World Journal of Pediatrics

, Volume 13, Issue 1, pp 27–33 | Cite as

Efficacy and tolerability of a polysaccharide-resin-honey based cough syrup as compared to carbocysteine syrup for children with colds: a randomized, single-blinded, multicenter study

  • Herman Avner Cohen
  • Moshe Hoshen
  • Shmuel Gur
  • Arie Bahir
  • Yoseph Laks
  • Hannah Blau
Original article

Abstract

Background

Available pediatric treatments for acute cough are limited by lack of demonstrated efficacy. The objective of this trial is to compare the effects of a polysaccharide-resin-honey based cough syrup, and carbocysteine syrups on nocturnal and daytime cough associated with childhood upper respiratory tract infections (URIs).

Methods

Using a single-blind randomization design, the study recruited children from 4 general pediatric community clinics. Participants included 150 children aged 2 to 5 years with an URI, nocturnal and daytime cough and illness duration of ≤7 days. To be eligible, children had to be free of medication on the day before presentation. A survey was administered to parents on 4 consecutive days beginning from the day of presentation in clinic. Children received the study preparation on the first evening and then 3 times per day for 3 further days. Main outcome measures were cough frequency, cough severity, bothersome nature of cough, and quality of sleep for both child and parent.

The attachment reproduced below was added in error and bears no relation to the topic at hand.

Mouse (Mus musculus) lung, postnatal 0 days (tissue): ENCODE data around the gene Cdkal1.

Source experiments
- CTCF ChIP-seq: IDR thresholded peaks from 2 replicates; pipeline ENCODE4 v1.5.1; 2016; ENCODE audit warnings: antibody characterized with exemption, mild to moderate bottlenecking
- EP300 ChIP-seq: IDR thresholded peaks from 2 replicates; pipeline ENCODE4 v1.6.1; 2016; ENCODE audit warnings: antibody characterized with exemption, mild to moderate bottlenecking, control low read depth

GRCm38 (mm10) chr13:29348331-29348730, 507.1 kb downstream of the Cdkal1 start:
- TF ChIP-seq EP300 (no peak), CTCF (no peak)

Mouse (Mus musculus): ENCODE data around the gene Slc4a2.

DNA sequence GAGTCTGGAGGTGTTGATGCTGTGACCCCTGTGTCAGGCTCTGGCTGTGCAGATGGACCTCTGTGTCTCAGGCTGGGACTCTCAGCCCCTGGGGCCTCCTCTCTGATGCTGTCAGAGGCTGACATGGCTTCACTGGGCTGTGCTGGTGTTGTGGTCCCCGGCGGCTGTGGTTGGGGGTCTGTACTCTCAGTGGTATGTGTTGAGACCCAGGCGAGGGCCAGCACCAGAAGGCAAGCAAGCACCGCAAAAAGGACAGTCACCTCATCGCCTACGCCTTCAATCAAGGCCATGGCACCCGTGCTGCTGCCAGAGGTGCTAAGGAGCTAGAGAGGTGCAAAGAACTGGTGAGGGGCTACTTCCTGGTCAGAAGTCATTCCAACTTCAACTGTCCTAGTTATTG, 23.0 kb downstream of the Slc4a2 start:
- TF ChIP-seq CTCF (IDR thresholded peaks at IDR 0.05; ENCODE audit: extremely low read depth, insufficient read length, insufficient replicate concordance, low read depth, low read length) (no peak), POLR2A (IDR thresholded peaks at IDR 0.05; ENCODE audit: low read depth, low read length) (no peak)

Results

Both preparations were well tolerated and cough improved over the study period. After one night and on all survey days, there was a significantly better result for polysaccharide-resin-honey (P<0.05) for all the main outcome measures. The trend of improvement over the 4 days was steeper for polysaccharide-resin-honey (P<0.05) with regards to all cough parameters.

Conclusions

Both polysaccharide-resin-honey and carbocysteine cough syrups were well tolerated in children over 2 years of age. The polysaccharide-resin-honey syrup was associated with a more rapid and greater improvement in all clinical cough symptoms measured, beginning from the first night of therapy. Both nocturnal and daytime cough improved, as did sleep quality for both children and parents.

Key words

cough children upper respiratory tract infection 

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Copyright information

© Children's Hospital, Zhejiang University School of Medicine and Springer-Verlag Berlin Heidelberg 2016

Authors and Affiliations

  • Herman Avner Cohen
    • 1
    • 2
    • 8
  • Moshe Hoshen
    • 3
  • Shmuel Gur
    • 2
    • 4
  • Arie Bahir
    • 2
    • 5
  • Yoseph Laks
    • 2
    • 6
  • Hannah Blau
    • 2
    • 7
  1. 1.YehudIsrael
  2. 2.Sackler Faculty of MedicineTel-Aviv UniversityTel-AvivIsrael
  3. 3.Clalit Research Institute, Chief Physician’s OfficeClalit Health ServicesTel AvivIsrael
  4. 4.Pediatric Ambulatory Community ClinicKefar SabaIsrael
  5. 5.Pediatric Ambulatory Community ClinicBat YamIsrael
  6. 6.Pediatric Ambulatory Community ClinicRamat AvivIsrael
  7. 7.Pulmonary InstituteSchneider Children Medical Center of IsraelPetah TikvaIsrael
  8. 8.Pediatric Ambulatory Community ClinicPetah-TikvaIsrael

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